Over the years we have kept chickens on our small croft and have purchased point of lay hens from commercial suppliers as well as hatching out our own Scots Greys and Light Sussex breeds. At one point we had around 35 hens and few cockerels as we do not believe in culling hens just because they get older and lay less eggs. After 14 years of the number of hens and ducks has dropped dramatically due to the age of hens and ducks. We are now down to a few hens and ducks and only recently purchased 3 point-of-lay hybrid hens to keep as pets (that will also supply us free range eggs).
One of our friends has over the years taken on rescue cockerels and kept them separate from her (rescue) hens and they appear to get on fairly well together. Cockerels do have a reputation for fighting with each other when kept with hens – not a pleasant sight to behold as cockerels bleed profusely and can do a lot of damage to each other. It is for this reason we only keep one, or at most two cockerels with our free-range hens. Recently I had thought about rehoming a cockerel and when some were offered on one of the Facebook groups I belong to, I offered to help. The short news on this is that we now have three wonderful, young, bantam cockerels. At the moment they are being kept together in a run next to our Call ducks. They are very friendly and can be handled easily (lifted and given a cuddle).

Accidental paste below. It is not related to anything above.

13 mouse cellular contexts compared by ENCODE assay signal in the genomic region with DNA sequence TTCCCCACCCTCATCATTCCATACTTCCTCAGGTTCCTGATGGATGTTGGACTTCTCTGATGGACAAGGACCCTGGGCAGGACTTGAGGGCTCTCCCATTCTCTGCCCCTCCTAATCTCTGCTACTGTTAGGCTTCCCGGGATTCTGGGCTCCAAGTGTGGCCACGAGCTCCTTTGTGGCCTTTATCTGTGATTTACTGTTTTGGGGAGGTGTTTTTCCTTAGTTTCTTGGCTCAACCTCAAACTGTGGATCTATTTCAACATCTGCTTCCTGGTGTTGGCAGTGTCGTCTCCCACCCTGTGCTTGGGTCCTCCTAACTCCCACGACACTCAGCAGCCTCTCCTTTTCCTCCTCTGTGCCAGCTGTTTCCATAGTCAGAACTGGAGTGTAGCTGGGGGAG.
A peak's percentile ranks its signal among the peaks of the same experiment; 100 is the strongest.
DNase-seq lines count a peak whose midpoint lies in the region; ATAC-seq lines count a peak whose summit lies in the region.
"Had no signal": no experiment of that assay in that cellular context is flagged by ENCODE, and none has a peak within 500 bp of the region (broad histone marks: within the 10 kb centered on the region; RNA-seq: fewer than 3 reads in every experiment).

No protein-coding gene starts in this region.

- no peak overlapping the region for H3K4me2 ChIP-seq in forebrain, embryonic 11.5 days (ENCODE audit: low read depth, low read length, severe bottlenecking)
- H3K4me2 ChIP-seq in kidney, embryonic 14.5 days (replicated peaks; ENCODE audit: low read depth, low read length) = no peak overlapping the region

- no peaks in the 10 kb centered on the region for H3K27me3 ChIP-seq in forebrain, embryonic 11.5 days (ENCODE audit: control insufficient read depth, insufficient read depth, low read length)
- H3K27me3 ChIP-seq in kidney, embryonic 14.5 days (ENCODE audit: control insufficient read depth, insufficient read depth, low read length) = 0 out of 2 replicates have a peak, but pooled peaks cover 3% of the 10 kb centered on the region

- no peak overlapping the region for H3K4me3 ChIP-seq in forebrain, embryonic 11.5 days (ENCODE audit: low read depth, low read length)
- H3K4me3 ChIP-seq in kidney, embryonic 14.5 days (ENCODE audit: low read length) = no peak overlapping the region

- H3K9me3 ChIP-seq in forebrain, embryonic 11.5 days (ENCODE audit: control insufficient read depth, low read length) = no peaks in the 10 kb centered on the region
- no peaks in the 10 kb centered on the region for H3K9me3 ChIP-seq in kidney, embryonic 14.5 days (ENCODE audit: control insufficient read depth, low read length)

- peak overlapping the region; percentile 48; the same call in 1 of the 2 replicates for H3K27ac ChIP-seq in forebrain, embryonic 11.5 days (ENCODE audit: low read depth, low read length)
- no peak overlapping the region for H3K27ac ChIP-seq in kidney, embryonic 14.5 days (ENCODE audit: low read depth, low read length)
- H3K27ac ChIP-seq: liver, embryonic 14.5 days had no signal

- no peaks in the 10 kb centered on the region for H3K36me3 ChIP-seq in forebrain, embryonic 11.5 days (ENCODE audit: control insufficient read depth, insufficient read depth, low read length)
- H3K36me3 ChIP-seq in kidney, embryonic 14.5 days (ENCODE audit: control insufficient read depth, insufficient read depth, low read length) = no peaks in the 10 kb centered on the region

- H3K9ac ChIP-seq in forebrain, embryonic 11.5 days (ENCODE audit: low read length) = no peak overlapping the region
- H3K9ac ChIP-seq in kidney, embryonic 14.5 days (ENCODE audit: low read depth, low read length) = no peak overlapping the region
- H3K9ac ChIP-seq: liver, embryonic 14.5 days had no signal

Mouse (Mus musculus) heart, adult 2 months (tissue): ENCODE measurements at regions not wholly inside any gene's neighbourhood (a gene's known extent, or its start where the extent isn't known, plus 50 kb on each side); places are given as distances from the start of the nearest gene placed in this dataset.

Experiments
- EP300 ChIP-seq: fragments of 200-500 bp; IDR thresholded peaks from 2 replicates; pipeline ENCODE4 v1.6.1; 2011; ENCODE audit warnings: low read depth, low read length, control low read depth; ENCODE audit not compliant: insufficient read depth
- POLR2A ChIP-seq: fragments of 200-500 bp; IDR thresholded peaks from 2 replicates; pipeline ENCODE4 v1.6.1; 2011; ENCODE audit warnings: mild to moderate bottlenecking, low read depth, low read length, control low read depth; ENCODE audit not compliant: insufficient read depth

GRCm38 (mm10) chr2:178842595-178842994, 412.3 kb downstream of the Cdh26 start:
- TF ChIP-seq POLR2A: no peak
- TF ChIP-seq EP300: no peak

If you have space in your garden and do not live near neighbours (cockerels can be noisy and annoying, especially in the early morning at dawn) then why not consider rehoming a cockerel as a pet? They are lovely to look at and as long as they have a secure chicken house for during the night they can be kept fairly cheaply. Due to bird flu regulations, you may also need to keep them in a secure run to keep them separate from wild birds. You can make your own, or buy from Amazon, or your local agricultural supplier.
Below are pictures of our three pet bantam cockerels.